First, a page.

At last St Stephen’s Church has a Facebook page. Do check it out - ‘St Stephen’s Church Hightown’ should find it on Facebook. We have recently appointed a Social Media and Publicity Officer, Catherine Marshall (thank you Catherine for taking this on!), and one of her roles is to keep our Facebook page up to date with photographs and news. In the UK two-thirds of all adults, and almost everyone between 16 and 24 use Facebook or Instagram or Twitter or one their rivals. There’s lots of positives to using social media; my children are in touch with their friends from school, even though they live around the world.
However, it can also isolate people from the real world, damage vulnerable young minds, feed loneliness, foster self-harm and give bullies a platform. Can I recommend the organisation PAPAYA (Parents against phone addiction in young adolescents) if you or someone in your family has concerns.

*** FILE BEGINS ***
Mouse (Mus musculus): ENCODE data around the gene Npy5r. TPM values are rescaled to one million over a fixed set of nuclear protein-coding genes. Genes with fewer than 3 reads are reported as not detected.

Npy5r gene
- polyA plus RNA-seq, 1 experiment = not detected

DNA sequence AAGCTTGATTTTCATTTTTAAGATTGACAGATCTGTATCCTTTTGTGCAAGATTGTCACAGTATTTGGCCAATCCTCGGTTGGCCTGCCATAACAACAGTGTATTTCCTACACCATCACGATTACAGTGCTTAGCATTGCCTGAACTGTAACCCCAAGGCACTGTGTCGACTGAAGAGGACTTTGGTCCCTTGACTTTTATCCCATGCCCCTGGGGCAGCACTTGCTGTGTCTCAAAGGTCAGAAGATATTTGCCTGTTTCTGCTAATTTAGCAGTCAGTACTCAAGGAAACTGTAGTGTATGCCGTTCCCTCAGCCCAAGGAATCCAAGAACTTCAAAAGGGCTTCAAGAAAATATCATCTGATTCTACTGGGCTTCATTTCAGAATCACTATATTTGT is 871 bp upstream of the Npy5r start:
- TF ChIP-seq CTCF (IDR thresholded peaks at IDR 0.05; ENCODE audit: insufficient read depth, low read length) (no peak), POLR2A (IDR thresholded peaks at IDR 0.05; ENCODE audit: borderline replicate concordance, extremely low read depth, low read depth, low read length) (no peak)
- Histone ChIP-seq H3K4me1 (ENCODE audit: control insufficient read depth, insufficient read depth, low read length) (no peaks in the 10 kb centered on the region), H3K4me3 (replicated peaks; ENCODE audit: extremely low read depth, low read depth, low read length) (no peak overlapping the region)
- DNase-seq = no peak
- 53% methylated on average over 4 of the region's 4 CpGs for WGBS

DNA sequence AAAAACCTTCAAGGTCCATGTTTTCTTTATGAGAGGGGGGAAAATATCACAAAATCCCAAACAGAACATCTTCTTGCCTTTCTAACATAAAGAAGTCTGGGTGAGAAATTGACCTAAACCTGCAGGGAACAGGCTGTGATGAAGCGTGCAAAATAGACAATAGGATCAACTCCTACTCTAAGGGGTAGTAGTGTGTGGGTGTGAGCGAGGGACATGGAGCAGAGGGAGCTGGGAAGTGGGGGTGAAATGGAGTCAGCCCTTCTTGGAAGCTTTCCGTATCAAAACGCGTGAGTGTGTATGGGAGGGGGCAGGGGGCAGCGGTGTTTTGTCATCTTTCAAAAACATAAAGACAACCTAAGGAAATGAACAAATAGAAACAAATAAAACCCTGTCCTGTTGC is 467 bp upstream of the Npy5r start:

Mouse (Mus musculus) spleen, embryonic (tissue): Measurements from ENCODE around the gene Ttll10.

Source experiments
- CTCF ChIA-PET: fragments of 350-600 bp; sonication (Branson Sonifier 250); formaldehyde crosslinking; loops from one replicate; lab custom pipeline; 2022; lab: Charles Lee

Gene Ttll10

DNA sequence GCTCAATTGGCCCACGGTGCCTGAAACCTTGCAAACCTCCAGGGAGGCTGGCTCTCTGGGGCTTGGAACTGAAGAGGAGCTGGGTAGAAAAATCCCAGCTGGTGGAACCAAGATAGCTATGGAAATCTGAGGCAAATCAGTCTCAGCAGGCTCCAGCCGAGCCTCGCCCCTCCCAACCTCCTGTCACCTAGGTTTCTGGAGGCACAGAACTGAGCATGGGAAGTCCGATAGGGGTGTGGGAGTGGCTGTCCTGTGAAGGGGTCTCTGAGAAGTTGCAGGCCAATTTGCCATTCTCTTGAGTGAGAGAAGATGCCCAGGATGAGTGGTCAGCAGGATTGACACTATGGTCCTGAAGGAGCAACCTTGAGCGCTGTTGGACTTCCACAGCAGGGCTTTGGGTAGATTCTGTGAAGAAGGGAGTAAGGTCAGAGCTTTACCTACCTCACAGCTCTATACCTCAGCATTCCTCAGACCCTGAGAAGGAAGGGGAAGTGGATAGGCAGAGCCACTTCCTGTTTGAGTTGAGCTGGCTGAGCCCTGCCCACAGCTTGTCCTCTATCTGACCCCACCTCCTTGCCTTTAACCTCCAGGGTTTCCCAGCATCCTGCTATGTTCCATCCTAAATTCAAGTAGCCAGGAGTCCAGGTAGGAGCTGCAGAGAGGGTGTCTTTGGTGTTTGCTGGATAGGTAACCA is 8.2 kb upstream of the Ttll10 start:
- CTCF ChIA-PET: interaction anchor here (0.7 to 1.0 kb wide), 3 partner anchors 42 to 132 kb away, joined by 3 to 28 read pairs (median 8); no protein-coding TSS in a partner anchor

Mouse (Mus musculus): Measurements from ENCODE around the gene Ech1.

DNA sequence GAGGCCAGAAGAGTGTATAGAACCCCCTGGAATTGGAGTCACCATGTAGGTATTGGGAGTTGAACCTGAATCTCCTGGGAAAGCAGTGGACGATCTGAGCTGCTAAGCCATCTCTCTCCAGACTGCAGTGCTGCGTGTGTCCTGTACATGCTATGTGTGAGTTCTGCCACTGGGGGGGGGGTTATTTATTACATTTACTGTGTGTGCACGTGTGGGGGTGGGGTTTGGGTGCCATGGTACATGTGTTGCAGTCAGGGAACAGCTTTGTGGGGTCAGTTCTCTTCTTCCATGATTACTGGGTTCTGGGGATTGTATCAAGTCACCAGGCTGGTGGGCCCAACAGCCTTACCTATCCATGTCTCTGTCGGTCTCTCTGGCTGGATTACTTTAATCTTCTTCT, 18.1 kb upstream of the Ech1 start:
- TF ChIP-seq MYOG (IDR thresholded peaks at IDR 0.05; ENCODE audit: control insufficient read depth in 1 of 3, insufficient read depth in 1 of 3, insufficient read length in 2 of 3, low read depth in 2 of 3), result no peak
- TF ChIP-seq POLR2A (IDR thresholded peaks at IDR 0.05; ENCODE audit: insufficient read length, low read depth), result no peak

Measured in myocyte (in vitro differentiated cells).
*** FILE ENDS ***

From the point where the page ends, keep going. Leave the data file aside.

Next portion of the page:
Social media can help us to practise our faith, and faith does need practising - in the ups and downs of this life we need a deep relationship with God to guide us, especially in these doubting times.
Using media to aid faith is not new. I’ve met many older people who don’t go to church but have watched ‘Songs of Praise’ religiously down the years and this helps them keep their faith alive. Because I lead worship on Sundays so can’t attend church myself, I use social media to help me worship. I listen to podcast sermons from Southwark Cathedral (the Dean there gives the best sermons ever) and ‘Time to Pray’, a wonderful 10-minute worship time which includes a Bible reading and prayers. ‘GodPod’ is worth a listen too - it is helpful in learning about faith and the Bible. I also listen to Nomad podcasts and BBC Wales’ ‘All Things Considered’. All are available free of charge and I recommend them.
- Revd. Jan Ashton
Vicar of Hightown, Liverpool